About ten years ago, I went to London for a single day on a language school trip with my good friend Karin and the other three members of the “Brighton Crew”, Ju, Anna and Sid. One day was absolutely not enough and I have always wanted to come back “some day” to see more. That day was the Thursday after Easter, I took Ders and and I saw a whole lot more.
London was impressive and beautiful and diverse… and honestly: far too expensive. But let me walk you through the experience.
We arrived at Stansted at 7pm and took a bus to King’s Cross. Our AirBnB was on Tottenham Rd in Dalston (not to be confused with Tottenham Court Rd).
It was cute, clean and we had a great time there and made ample use of the kitchen to make breakfast and sandwiches for lunch, because there is simply no way to figure in “outside the home food” in London on a student budget. Tesco’s has a beautiful selection of hummus(es?), cheddars and some dirt cheap veggies so we made it work.
On Friday we went to see Hyde Park in the morning.
Oh, hey Prince Albert. Nice Royal Hall you got there.
Then we moved on to Harrods, where I haven’t been before and in order to be a proper London tourist you simply have to go, stagger at the astounding prices for everything (a jar of lemon curd at 9 £ is considered a bargain), and leave with the knowledge that you simply don’t need to have everything.
There is plenty of overpriced food, fashion and jewelry, but the coolest overpriced useless item ever is hidden in the basement, with the wines and the whiskeys. It is a champagne sabering sword for the absolute bargain of 20.000 pounds.
This is a quote from the company website:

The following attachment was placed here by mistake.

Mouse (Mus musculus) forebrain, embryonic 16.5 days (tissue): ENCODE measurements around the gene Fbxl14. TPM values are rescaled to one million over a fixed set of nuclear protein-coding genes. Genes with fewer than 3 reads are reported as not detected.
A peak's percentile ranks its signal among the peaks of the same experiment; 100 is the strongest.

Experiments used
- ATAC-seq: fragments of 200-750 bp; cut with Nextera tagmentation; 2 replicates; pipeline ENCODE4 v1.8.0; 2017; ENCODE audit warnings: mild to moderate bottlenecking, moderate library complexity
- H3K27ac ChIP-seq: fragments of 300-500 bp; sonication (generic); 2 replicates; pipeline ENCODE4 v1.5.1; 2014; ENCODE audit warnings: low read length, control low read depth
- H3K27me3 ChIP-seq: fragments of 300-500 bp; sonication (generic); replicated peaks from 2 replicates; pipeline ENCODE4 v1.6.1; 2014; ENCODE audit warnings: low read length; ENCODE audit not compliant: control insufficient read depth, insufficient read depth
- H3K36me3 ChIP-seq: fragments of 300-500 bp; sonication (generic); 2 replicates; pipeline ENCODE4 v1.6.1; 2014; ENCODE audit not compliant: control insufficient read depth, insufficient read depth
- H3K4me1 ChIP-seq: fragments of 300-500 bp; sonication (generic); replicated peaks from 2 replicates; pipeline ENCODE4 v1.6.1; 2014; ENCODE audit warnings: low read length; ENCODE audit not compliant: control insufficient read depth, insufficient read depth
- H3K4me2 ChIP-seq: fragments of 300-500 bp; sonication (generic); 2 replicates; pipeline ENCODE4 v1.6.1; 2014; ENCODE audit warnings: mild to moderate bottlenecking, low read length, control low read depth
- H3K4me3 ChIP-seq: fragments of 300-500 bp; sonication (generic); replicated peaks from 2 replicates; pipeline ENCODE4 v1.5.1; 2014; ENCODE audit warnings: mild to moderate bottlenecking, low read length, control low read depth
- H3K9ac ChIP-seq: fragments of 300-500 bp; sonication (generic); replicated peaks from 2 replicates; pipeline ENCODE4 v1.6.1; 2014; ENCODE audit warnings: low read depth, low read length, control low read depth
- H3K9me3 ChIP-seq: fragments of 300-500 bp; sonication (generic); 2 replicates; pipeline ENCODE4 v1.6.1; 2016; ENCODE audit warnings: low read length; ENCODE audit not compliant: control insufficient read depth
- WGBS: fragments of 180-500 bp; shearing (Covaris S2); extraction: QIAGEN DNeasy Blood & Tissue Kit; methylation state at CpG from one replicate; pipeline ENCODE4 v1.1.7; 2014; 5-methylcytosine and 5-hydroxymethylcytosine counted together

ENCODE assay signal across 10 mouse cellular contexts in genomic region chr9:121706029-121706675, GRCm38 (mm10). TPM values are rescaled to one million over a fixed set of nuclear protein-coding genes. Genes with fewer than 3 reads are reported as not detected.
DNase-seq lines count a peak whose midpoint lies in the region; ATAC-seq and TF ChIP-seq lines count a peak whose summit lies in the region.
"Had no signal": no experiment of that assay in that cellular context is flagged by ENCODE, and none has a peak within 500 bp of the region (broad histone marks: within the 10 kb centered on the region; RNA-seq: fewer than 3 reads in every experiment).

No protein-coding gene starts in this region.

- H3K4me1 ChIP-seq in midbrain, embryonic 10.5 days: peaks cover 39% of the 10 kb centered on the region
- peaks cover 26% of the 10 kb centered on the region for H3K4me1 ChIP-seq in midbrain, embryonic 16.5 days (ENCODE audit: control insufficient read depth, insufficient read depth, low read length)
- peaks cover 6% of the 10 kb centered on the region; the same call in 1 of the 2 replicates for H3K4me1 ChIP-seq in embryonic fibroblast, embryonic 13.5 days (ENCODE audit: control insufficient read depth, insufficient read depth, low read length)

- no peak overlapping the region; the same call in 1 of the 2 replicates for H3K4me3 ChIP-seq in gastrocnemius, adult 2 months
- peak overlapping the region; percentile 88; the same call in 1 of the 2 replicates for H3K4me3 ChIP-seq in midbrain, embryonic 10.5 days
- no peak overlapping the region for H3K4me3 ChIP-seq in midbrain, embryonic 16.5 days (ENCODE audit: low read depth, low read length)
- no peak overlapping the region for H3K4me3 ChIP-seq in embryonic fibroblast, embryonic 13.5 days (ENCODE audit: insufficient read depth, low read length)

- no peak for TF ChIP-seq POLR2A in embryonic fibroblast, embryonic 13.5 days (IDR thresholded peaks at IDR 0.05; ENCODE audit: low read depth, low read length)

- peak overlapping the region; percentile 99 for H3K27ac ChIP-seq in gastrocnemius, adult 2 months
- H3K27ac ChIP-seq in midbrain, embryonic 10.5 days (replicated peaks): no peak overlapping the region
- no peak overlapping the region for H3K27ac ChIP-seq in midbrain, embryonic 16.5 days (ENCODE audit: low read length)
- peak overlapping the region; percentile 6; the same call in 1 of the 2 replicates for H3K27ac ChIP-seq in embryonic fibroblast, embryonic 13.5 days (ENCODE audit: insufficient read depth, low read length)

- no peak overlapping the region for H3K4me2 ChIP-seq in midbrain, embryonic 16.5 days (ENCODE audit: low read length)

“Hand forged in England out of stainless Damascus steel, the Henry Tuke champagne sabre is precision crafted for perfect balance and has been designed solely for sabering champagne bottles.”
When I asked one of the exquisitely friendly and horribly polite clerks about the proper technique, he referred me to this video:
I guess you have to see the sabre in action to fully appreciate the decadence.
After this culture shock caused by the tastes of the elite, we walked over to Buckingham Palace, where we took a compensatory nap on one of the park benches. The walk was nice, after all, this is the richest part of London.
Buckingham palace looks like it is supposed to look like. I totally forgot to check if her majesty was in (apparently you have to look for the flag).
So no “Queen selfie”, because I was busy looking for a trash bin. Apparently there is none on the entire square. You do not trow away your stuff where the queen could see.
Of course we also had to see Big Ben.
This is my “told ya so” face when Ders remarked that it wasn’t actually that big.
So we already checked a few of the “important” items off the list on day one.
On Saturday we went to see the street performers In Covent Garden. The high brow “inside” entertainment was provided by an opera singer ans a string quartet.
The entertainers “outside”, in front of St. Paul’s Church (NOT the cathedral), are supposed to be a bit more low brow. Requirements include: gender non-conforming scant clothing, a sense of humor that insults all tourist nationalities equally, something sharp and dangerous (knives, nails,…), and about 10 minutes of talk for every minute of action.